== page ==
It was on the ninth of November, the eve of his own thirty-eighth birthday, as he often remembered afterwards.
He was walking home about eleven o’clock from Lord Henry’s, where he had been dining, and was wrapped in heavy furs, as the night was cold and foggy. At the corner of Grosvenor Square and South Audley Street, a man passed him in the mist, walking very fast. He had a bag in his hand. Dorian recognized him. It was Basil Hallward. A strange sense of fear, for which he could not account, came over him. He made no sign of recognition and went on quickly in the direction of his own house.
But Hallward had seen him. Dorian heard him first stopping on the pavement and then hurrying after him. In a few moments, his hand was on his arm.
“Dorian! What an extraordinary piece of luck! I have been waiting for you in your library ever since nine o’clock. Finally I took pity on your tired servant and told him to go to bed, as he let me out. I am off to Paris by the midnight train, and I particularly wanted to see you before I left. I thought it was you, or rather your fur coat, as you passed me. But I wasn’t quite sure. Didn’t you recognize me?”
“In this fog, my dear Basil? Why, I can’t even recognize Grosvenor Square. I believe my house is somewhere about here, but I don’t feel at all certain about it. I am sorry you are going away, as I have not seen you for ages. But I suppose you will be back soon?”
“No: I am going to be out of England for six months. I intend to take a studio in Paris and shut myself up till I have finished a great picture I have in my head. However, it wasn’t about myself I wanted to talk. Here we are at your door. Let me come in for a moment. I have something to say to you.”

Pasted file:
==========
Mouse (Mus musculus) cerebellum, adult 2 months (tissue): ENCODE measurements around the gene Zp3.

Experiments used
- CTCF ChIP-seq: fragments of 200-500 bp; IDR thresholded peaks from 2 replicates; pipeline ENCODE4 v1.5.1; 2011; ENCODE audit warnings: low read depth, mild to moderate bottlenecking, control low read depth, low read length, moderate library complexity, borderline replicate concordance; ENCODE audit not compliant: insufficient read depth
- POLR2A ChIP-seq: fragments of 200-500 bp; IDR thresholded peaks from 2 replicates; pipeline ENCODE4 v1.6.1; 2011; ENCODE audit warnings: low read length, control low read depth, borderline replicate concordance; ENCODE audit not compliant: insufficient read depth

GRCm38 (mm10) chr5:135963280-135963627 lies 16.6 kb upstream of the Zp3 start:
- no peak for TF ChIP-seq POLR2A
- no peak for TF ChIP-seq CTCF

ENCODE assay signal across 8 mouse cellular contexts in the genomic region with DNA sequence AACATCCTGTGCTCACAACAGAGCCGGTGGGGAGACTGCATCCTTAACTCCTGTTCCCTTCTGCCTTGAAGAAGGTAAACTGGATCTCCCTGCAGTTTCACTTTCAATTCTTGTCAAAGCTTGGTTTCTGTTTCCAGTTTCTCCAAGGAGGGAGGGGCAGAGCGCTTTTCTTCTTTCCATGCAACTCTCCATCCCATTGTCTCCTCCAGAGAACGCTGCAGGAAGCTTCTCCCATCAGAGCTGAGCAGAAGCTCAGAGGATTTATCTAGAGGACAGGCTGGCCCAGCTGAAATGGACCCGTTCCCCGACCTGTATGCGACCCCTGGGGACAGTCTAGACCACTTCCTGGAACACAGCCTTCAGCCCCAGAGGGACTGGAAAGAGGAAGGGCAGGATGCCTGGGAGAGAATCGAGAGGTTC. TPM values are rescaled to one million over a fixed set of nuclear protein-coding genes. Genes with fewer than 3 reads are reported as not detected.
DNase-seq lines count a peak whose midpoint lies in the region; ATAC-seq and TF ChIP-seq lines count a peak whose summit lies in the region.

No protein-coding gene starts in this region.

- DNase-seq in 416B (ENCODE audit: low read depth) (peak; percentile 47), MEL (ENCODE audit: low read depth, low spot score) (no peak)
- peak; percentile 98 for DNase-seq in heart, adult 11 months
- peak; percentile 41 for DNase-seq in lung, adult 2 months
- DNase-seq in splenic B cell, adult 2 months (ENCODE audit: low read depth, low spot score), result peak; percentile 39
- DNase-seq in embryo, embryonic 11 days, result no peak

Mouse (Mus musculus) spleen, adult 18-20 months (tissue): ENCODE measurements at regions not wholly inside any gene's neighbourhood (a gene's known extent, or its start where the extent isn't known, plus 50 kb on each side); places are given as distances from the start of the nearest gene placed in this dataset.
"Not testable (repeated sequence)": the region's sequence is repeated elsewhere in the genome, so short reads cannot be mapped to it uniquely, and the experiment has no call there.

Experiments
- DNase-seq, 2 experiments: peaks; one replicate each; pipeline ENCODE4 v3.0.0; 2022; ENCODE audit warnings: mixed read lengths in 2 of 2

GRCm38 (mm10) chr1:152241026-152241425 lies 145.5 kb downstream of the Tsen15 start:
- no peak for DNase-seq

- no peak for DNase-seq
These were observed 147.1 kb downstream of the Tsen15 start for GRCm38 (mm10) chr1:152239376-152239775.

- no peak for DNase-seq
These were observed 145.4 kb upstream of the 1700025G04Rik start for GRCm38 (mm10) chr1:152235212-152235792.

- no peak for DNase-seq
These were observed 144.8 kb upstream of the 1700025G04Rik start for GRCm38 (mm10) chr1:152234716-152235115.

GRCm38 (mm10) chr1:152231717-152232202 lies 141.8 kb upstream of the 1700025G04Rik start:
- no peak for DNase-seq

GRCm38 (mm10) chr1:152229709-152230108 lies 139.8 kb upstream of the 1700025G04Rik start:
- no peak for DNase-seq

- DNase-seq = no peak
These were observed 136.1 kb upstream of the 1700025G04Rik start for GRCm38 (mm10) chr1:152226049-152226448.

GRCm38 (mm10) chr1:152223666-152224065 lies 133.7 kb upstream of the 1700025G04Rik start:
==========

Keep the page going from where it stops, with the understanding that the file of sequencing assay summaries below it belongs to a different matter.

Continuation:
Dorian looked at him and smiled. “Come in, or the fog will get into the house. And mind you don’t talk about anything serious. Nothing is serious nowadays. At least nothing should be.”
Hallward shook his head, as he entered, and followed Dorian into the library. There was a bright wood fire blazing in the large open hearth(1).
“You see your servant made me quite at home, Dorian. He gave me everything I wanted.He is a most hospitable creature. I like him much better than the Frenchman you used to have. What has become of the Frenchman, by the bye?”
Dorian shrugged his shoulders. “I believe he married Lady Radley’s maid, and has established her in Paris as an English dressmaker. Anglomania(2) is very fashionable over there now, I hear. It seems silly of the French, doesn’t it? But—do you know?—he was not at all a bad servant. I never liked him, but I had nothing to complain about. One often imagines things that are quite absurd. He was really very devoted to me and seemed quite sorry when he went away. Have another brandy-and-soda? Or would you like hock-and-seltzer(3)? I always take hock-and-seltzer myself. There is sure to be some in the next room.”
“Thanks, I won’t have anything more. My dear fellow, I want to speak to you seriously. Don’t frown like that. You make it so much more difficult for me.”
“What is it all about?” cried Dorian in his petulant way, flinging himself down on the sofa. “I hope it is not about myself. I am tired of myself to-night. I should like to be somebody else.”
“It is about yourself,” answered Hallward in his grave deep voice, “and I must say it to you. I shall only keep you half an hour.”